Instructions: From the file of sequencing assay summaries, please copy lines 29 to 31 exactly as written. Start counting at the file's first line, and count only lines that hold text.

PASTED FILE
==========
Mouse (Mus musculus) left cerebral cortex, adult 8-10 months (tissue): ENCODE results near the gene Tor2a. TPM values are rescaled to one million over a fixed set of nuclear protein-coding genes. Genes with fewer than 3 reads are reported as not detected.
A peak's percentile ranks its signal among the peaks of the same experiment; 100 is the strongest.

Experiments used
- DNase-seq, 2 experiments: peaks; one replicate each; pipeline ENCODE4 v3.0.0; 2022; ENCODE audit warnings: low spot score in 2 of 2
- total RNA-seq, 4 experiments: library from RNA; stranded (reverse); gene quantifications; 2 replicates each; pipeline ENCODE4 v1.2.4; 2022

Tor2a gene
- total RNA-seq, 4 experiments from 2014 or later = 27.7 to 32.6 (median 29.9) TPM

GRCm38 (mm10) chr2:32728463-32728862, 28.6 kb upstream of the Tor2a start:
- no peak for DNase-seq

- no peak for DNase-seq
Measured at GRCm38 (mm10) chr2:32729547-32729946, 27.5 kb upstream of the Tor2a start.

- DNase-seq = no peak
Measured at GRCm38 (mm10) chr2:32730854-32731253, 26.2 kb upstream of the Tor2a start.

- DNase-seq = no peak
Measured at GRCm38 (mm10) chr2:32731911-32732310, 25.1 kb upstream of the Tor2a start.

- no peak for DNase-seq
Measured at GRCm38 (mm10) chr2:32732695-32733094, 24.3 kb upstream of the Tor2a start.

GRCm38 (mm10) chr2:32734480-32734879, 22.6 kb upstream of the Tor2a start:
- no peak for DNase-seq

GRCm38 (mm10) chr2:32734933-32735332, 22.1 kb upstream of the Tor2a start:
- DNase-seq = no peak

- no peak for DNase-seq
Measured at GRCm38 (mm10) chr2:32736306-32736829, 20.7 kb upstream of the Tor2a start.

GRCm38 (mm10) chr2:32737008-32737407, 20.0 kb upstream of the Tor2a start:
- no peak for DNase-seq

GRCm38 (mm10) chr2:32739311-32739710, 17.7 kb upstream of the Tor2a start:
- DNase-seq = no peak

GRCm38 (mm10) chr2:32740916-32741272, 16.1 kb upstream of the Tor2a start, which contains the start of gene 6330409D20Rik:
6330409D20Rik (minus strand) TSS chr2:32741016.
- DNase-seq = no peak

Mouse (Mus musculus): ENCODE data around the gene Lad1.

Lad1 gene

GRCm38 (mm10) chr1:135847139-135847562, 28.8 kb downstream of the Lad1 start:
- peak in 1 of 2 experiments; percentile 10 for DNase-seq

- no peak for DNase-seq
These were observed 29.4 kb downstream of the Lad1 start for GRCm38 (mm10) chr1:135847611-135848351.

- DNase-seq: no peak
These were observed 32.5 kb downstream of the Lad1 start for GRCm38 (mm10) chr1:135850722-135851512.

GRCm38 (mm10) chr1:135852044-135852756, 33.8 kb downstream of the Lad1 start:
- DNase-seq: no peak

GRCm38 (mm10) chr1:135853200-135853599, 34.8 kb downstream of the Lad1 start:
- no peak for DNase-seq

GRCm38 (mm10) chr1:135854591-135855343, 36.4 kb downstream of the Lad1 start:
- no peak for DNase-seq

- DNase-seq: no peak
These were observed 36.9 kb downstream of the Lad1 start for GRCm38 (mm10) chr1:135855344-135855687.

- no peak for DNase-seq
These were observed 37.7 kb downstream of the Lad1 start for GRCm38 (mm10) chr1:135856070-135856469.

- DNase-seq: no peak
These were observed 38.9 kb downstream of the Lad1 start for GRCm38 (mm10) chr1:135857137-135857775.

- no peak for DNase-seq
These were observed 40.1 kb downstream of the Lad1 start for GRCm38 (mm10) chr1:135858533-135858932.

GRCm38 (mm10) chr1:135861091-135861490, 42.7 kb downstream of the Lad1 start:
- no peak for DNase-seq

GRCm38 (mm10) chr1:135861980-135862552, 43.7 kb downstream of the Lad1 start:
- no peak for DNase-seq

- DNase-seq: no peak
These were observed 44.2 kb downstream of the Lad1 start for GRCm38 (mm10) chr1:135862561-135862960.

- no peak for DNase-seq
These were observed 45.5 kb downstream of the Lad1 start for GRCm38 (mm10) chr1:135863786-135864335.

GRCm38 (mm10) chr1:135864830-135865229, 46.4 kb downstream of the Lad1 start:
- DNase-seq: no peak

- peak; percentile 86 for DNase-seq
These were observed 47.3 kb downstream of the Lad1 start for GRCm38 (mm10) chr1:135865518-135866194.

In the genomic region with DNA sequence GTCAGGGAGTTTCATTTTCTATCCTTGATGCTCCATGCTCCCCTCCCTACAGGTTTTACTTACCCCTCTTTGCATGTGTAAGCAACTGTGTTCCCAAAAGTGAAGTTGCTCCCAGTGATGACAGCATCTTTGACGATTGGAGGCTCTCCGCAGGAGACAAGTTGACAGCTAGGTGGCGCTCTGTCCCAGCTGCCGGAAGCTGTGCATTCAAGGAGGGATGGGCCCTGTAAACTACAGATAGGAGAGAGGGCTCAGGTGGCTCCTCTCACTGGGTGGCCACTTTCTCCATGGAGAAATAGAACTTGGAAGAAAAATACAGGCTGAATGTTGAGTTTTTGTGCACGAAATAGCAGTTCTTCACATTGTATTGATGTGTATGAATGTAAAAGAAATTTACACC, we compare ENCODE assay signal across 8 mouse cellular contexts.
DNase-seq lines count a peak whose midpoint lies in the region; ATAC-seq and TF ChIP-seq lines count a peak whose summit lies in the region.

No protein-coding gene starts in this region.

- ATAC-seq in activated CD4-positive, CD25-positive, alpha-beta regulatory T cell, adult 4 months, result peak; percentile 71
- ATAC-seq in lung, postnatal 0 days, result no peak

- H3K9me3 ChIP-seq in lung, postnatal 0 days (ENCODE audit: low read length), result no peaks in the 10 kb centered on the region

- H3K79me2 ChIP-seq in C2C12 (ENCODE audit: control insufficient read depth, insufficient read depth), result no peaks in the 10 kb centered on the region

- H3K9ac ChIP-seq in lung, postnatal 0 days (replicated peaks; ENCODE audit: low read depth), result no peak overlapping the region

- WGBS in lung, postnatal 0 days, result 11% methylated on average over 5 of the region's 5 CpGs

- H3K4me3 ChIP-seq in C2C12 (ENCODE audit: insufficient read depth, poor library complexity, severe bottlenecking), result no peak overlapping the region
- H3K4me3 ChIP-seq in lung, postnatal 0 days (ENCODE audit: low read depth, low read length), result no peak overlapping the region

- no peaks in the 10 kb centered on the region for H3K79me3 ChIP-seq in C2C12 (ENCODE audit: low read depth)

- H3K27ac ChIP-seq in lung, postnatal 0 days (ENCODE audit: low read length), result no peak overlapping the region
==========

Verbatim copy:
6330409D20Rik (minus strand) TSS chr2:32741016.
- DNase-seq = no peak

Mouse (Mus musculus): ENCODE data around the gene Lad1.